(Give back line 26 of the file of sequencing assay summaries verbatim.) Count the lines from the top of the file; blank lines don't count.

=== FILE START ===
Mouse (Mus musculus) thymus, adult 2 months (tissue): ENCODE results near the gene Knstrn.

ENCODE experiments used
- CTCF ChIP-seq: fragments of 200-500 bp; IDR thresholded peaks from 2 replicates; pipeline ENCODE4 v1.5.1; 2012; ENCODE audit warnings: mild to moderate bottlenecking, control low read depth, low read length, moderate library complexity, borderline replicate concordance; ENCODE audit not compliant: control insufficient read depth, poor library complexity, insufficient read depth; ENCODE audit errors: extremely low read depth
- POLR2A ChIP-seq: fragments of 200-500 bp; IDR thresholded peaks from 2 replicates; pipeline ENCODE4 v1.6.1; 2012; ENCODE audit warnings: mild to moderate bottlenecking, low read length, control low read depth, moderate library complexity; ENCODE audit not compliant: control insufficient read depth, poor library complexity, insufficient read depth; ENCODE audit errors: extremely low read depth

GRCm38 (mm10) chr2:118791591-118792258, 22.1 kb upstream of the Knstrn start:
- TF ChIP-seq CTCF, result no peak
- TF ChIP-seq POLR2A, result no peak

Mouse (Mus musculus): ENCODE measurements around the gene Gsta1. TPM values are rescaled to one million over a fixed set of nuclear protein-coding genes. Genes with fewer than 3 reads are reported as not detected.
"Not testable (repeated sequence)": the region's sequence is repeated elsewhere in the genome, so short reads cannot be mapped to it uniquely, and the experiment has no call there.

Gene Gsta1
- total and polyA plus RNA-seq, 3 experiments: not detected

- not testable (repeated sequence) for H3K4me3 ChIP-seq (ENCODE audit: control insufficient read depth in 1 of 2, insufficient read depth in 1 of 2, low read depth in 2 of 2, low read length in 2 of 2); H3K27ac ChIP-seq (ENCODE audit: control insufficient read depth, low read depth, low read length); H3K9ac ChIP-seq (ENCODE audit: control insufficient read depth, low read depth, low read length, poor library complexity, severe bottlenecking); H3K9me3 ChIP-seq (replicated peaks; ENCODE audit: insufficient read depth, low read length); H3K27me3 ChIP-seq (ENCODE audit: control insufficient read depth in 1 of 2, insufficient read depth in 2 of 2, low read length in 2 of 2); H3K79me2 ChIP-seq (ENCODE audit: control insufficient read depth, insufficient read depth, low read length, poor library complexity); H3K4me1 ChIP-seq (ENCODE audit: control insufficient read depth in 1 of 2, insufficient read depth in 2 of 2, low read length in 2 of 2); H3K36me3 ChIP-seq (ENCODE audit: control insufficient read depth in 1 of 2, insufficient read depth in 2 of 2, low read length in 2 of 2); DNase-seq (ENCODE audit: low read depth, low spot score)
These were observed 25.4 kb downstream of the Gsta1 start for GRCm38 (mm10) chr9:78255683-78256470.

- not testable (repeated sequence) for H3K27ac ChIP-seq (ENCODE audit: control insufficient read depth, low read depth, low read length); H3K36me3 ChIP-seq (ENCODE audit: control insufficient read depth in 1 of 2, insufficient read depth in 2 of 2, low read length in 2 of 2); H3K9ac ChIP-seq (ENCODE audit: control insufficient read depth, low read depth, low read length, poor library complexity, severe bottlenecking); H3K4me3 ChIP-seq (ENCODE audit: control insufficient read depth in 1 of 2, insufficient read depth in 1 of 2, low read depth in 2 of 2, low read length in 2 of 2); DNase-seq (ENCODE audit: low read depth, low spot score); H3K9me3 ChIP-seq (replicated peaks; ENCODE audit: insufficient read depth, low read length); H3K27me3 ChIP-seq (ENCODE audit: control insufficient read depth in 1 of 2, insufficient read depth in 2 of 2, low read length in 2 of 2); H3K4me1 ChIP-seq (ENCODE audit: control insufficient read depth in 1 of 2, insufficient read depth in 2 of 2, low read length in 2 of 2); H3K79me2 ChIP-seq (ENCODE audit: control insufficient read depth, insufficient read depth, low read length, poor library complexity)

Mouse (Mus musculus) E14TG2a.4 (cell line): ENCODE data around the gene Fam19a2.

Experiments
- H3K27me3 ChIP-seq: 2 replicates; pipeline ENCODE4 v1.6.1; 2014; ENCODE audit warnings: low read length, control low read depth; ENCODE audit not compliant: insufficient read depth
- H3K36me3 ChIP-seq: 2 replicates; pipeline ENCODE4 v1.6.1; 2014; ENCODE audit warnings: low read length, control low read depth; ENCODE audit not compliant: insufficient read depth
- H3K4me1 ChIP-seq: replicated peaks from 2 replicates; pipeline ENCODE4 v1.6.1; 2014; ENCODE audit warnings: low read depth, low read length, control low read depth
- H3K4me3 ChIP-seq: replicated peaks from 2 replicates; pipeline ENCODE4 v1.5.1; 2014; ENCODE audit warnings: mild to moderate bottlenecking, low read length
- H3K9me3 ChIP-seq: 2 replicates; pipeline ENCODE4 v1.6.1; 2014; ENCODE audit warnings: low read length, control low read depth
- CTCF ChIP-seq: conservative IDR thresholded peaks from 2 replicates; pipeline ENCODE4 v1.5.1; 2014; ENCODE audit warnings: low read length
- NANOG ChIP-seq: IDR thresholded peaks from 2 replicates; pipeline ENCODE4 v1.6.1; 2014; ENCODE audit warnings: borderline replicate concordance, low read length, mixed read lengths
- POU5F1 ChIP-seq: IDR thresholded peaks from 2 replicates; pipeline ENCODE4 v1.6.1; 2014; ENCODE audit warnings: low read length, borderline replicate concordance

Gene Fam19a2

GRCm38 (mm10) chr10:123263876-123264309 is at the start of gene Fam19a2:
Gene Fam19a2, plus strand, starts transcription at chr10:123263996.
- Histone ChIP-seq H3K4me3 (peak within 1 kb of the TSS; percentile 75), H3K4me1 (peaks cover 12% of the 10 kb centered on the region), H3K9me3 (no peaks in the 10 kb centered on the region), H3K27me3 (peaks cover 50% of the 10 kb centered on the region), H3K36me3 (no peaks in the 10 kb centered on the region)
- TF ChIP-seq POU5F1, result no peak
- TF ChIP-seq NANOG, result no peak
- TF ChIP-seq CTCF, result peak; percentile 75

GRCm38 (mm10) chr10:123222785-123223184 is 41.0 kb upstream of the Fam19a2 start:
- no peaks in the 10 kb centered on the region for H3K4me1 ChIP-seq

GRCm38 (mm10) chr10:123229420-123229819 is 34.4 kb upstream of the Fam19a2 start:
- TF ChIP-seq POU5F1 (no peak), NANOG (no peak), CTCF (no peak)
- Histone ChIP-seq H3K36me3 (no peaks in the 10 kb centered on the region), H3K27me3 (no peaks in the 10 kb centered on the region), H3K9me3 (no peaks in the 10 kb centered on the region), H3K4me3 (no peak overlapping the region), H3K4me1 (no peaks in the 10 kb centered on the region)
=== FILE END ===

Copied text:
GRCm38 (mm10) chr10:123263876-123264309 is at the start of gene Fam19a2: